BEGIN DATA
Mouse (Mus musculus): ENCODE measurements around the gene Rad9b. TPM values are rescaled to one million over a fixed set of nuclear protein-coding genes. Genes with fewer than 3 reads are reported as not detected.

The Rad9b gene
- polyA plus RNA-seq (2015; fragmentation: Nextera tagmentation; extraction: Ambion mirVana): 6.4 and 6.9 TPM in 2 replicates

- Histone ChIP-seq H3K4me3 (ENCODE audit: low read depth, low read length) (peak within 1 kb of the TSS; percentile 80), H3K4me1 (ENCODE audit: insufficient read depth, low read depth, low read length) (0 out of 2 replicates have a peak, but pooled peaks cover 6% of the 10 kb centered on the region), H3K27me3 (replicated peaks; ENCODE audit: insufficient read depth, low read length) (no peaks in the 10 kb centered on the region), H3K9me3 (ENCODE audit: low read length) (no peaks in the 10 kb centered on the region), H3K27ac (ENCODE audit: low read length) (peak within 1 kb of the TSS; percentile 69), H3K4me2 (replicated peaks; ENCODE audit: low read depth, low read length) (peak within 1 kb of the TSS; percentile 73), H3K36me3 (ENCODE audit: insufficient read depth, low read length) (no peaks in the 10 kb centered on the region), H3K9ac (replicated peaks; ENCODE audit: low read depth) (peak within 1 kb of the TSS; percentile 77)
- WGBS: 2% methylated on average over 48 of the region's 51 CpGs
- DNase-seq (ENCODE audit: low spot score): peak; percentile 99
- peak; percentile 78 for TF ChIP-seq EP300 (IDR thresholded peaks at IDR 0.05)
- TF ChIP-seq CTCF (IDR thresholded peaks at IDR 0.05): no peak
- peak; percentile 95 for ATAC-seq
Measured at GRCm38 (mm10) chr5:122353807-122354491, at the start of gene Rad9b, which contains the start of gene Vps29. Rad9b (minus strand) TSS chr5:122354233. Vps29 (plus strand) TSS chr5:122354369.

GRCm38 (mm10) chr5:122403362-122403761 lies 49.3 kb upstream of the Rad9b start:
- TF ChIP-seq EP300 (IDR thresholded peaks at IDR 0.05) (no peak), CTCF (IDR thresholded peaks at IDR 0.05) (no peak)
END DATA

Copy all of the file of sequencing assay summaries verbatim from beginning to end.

Mouse (Mus musculus): ENCODE measurements around the gene Rad9b. TPM values are rescaled to one million over a fixed set of nuclear protein-coding genes. Genes with fewer than 3 reads are reported as not detected.

The Rad9b gene
- polyA plus RNA-seq (2015; fragmentation: Nextera tagmentation; extraction: Ambion mirVana): 6.4 and 6.9 TPM in 2 replicates

- Histone ChIP-seq H3K4me3 (ENCODE audit: low read depth, low read length) (peak within 1 kb of the TSS; percentile 80), H3K4me1 (ENCODE audit: insufficient read depth, low read depth, low read length) (0 out of 2 replicates have a peak, but pooled peaks cover 6% of the 10 kb centered on the region), H3K27me3 (replicated peaks; ENCODE audit: insufficient read depth, low read length) (no peaks in the 10 kb centered on the region), H3K9me3 (ENCODE audit: low read length) (no peaks in the 10 kb centered on the region), H3K27ac (ENCODE audit: low read length) (peak within 1 kb of the TSS; percentile 69), H3K4me2 (replicated peaks; ENCODE audit: low read depth, low read length) (peak within 1 kb of the TSS; percentile 73), H3K36me3 (ENCODE audit: insufficient read depth, low read length) (no peaks in the 10 kb centered on the region), H3K9ac (replicated peaks; ENCODE audit: low read depth) (peak within 1 kb of the TSS; percentile 77)
- WGBS: 2% methylated on average over 48 of the region's 51 CpGs
- DNase-seq (ENCODE audit: low spot score): peak; percentile 99
- peak; percentile 78 for TF ChIP-seq EP300 (IDR thresholded peaks at IDR 0.05)
- TF ChIP-seq CTCF (IDR thresholded peaks at IDR 0.05): no peak
- peak; percentile 95 for ATAC-seq
Measured at GRCm38 (mm10) chr5:122353807-122354491, at the start of gene Rad9b, which contains the start of gene Vps29. Rad9b (minus strand) TSS chr5:122354233. Vps29 (plus strand) TSS chr5:122354369.

GRCm38 (mm10) chr5:122403362-122403761 lies 49.3 kb upstream of the Rad9b start:
- TF ChIP-seq EP300 (IDR thresholded peaks at IDR 0.05) (no peak), CTCF (IDR thresholded peaks at IDR 0.05) (no peak)